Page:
Pervasive has just released version 4.4 of its DataRush platform. Which you might think, being a point release, is just more of the same (whatever that same is—I’ll come to that in a moment). However, that would be an incorrect assumption: DataRush 4.4 represents a radical, and important, new direction for DataRush.
So, to go back to the beginning: what is DataRush? In a nutshell it’s a very fast parallel engine for doing stuff. In particular, it’s a cross-core parallel engine. What that means is that if you have an eight core machine then you get eight parallel processing streams. While there are a few other vendors in particular markets that have developed comparable capabilities most vendors that deliver parallelised products do so across machines: so you would need eight servers to get eight-way parallelism, for example, rather than one server with eight cores. As you can imagine, that makes DataRush very much more cost effective.
DataRush differs from those few other suppliers that have built intra-core parallelism in that it is a general purpose engine. That is to say, you can OEM it for whatever purpose suits you. In so far as Pervasive itself has been concerned, to date it has focused on high performance data preparation (the company has both data profiling and matching technologies that run on top of DataRush) both for generic data cleansing purposes and to streamline preparation time for data mining and analytic functions.
So, that was the position up until version 4.2. But with 4.4, DataRush will actually perform your data mining operations for you. With this release the company has introduced an analytics function library that includes k-Means clustering; naïve Bayes, decision tree (C4.5) and k-nearest neighbour classification algorithms; four types of regression association rule mining and principal component analysis. This has been integrated with Eclipse-based workflow from the open source data mining vendor: KNIME (which is German). In addition, DataRush 4.4 also supports PMML (predictive modelling mark-up language) so you can import any existing models you may have.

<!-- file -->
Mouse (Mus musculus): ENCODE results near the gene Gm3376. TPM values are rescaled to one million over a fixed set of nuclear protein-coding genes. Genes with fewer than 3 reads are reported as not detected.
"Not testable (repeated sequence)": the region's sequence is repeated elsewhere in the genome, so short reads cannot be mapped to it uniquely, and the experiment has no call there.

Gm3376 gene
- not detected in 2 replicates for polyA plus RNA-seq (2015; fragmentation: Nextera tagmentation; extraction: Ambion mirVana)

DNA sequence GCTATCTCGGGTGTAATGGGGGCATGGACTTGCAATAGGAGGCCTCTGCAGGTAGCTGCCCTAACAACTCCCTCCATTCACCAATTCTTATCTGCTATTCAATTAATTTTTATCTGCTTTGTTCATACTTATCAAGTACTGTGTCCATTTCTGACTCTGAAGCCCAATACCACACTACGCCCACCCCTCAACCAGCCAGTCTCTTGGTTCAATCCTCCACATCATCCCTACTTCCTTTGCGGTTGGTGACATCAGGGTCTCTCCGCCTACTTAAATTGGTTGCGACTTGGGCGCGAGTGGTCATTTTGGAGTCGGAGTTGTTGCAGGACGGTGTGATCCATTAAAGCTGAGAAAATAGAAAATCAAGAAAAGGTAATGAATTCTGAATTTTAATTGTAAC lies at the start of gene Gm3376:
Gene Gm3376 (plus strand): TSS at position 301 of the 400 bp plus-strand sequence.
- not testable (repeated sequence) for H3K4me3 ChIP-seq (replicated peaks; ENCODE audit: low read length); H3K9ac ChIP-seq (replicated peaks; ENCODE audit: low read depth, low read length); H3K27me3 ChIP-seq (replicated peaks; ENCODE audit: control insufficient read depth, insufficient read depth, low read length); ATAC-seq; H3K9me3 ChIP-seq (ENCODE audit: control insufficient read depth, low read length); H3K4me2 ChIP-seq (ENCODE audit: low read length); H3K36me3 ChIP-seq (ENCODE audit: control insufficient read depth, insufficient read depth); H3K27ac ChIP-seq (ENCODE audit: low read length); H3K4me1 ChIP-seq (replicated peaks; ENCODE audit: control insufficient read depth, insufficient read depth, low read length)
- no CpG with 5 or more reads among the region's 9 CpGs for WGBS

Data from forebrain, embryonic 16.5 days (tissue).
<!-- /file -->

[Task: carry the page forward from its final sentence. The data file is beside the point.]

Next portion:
The idea with DataRush is that you extract the data from your data warehouse and then process the data within the DataRush engine, making use of its inexpensive parallelism. The potential alternatives to this are a) do data mining the old fashioned way, which means extracting the data to an application server and then running the analytics there or b) perform data mining in the database where that is available. DataRush should be significantly faster, more accurate (since you shouldn’t need to sample the data) and less expensive than the first of these. With respect to the second, the short answer is that I don’t know how it will stack up: you still have to move the data, which is a downside but otherwise it will likely depend on the environment. Typically, you already have a data processing workload on your warehouse or mart so any additional in-database analytics may impact on existing workloads, so you will have to extend your warehouse: which will be most effective in performance and cost terms—using DataRush or in-database analytics—will only be proven once we have had some competitive proofs of concept. Of course, a lot of warehouse vendors do not yet have, or do not have very advanced, in-database analytics so in those cases DataRush should certainly represent a significant contender.